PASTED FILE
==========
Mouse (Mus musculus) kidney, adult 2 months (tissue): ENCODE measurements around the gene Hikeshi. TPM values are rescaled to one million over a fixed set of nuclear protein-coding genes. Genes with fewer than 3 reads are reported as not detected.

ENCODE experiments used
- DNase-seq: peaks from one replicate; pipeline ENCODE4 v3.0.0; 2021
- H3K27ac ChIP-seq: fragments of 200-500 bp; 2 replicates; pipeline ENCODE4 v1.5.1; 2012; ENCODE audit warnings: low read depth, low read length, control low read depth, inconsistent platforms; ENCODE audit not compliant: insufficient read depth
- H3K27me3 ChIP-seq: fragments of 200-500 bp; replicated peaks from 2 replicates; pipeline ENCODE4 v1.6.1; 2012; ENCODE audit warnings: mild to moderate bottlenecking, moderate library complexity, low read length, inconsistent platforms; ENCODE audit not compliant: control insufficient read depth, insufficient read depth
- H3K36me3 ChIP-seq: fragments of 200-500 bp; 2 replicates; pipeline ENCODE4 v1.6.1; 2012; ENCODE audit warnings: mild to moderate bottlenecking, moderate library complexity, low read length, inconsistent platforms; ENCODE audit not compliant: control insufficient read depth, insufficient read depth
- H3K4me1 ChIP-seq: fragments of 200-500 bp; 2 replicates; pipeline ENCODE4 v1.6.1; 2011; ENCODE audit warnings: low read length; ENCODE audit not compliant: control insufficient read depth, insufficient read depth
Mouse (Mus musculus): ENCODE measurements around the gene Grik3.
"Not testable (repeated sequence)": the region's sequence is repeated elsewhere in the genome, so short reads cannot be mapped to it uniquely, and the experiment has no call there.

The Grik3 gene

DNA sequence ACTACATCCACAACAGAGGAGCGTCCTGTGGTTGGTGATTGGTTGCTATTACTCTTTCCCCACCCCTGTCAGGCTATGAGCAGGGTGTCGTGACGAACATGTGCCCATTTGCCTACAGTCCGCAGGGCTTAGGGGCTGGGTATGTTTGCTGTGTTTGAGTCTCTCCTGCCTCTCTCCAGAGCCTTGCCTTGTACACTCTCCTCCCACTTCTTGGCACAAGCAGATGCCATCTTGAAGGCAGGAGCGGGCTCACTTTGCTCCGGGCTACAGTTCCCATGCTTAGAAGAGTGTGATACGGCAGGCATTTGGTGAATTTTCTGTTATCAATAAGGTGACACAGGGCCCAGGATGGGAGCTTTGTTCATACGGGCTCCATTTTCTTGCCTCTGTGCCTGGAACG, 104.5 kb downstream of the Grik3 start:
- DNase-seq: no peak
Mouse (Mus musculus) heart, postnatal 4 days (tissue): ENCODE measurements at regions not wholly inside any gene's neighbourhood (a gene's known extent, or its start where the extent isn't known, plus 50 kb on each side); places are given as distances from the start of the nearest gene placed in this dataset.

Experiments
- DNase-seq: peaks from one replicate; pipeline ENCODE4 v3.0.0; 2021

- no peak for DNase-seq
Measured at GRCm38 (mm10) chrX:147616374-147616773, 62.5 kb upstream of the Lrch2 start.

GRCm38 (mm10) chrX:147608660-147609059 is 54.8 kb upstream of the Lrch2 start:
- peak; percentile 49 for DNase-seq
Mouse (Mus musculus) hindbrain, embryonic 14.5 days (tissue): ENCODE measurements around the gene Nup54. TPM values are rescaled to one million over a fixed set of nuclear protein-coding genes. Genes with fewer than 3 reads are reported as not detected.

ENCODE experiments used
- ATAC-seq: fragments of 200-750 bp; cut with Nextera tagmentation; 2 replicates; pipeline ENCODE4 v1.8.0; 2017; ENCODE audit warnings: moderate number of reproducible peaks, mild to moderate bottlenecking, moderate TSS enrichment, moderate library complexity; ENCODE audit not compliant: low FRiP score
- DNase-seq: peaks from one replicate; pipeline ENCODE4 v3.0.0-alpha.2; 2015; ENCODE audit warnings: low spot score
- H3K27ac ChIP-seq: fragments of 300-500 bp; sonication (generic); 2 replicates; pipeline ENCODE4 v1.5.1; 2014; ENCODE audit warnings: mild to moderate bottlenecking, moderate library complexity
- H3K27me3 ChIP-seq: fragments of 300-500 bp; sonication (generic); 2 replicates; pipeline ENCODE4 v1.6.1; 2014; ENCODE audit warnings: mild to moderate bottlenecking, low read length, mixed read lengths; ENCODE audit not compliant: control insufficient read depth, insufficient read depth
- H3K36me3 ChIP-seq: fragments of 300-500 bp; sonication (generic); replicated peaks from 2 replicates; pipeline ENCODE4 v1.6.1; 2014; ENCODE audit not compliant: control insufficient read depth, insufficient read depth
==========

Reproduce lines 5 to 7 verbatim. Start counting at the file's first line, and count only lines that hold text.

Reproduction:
- H3K27me3 ChIP-seq: fragments of 200-500 bp; replicated peaks from 2 replicates; pipeline ENCODE4 v1.6.1; 2012; ENCODE audit warnings: mild to moderate bottlenecking, moderate library complexity, low read length, inconsistent platforms; ENCODE audit not compliant: control insufficient read depth, insufficient read depth
- H3K36me3 ChIP-seq: fragments of 200-500 bp; 2 replicates; pipeline ENCODE4 v1.6.1; 2012; ENCODE audit warnings: mild to moderate bottlenecking, moderate library complexity, low read length, inconsistent platforms; ENCODE audit not compliant: control insufficient read depth, insufficient read depth
- H3K4me1 ChIP-seq: fragments of 200-500 bp; 2 replicates; pipeline ENCODE4 v1.6.1; 2011; ENCODE audit warnings: low read length; ENCODE audit not compliant: control insufficient read depth, insufficient read depth